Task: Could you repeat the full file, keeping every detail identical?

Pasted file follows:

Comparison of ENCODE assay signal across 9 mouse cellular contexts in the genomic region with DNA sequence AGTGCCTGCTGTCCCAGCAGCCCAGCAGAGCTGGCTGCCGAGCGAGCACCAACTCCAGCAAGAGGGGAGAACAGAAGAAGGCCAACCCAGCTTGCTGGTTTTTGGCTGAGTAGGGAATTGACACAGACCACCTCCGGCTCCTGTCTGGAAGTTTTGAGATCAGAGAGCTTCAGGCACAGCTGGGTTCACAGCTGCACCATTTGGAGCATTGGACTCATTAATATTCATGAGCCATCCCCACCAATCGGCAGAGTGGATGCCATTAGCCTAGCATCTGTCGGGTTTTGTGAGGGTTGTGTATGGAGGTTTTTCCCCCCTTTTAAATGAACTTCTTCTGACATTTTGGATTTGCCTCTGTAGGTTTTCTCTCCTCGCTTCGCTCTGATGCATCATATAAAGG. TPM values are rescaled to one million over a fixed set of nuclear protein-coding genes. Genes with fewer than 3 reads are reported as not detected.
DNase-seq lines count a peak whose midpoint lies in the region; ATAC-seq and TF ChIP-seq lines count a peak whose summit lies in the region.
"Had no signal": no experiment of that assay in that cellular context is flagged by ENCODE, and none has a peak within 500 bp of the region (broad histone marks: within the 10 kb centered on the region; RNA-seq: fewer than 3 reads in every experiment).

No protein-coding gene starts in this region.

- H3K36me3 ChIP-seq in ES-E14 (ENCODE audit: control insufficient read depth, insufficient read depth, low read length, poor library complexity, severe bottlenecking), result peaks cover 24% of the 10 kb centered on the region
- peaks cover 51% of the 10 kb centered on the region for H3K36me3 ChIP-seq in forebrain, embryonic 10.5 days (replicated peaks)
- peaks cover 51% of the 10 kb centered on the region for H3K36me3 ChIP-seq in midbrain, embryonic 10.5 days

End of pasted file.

Comparison of ENCODE assay signal across 9 mouse cellular contexts in the genomic region with DNA sequence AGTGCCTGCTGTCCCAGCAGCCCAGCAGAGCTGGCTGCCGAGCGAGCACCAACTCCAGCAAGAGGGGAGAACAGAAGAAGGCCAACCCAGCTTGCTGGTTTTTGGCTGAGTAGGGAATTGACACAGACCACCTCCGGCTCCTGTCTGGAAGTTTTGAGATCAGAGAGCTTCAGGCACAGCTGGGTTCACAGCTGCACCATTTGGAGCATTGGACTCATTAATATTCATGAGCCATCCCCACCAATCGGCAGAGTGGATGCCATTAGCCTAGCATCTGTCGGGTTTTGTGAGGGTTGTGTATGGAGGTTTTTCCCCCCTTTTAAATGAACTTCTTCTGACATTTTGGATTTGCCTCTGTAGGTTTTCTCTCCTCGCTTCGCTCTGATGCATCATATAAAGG. TPM values are rescaled to one million over a fixed set of nuclear protein-coding genes. Genes with fewer than 3 reads are reported as not detected.
DNase-seq lines count a peak whose midpoint lies in the region; ATAC-seq and TF ChIP-seq lines count a peak whose summit lies in the region.
"Had no signal": no experiment of that assay in that cellular context is flagged by ENCODE, and none has a peak within 500 bp of the region (broad histone marks: within the 10 kb centered on the region; RNA-seq: fewer than 3 reads in every experiment).

No protein-coding gene starts in this region.

- H3K36me3 ChIP-seq in ES-E14 (ENCODE audit: control insufficient read depth, insufficient read depth, low read length, poor library complexity, severe bottlenecking), result peaks cover 24% of the 10 kb centered on the region
- peaks cover 51% of the 10 kb centered on the region for H3K36me3 ChIP-seq in forebrain, embryonic 10.5 days (replicated peaks)
- peaks cover 51% of the 10 kb centered on the region for H3K36me3 ChIP-seq in midbrain, embryonic 10.5 days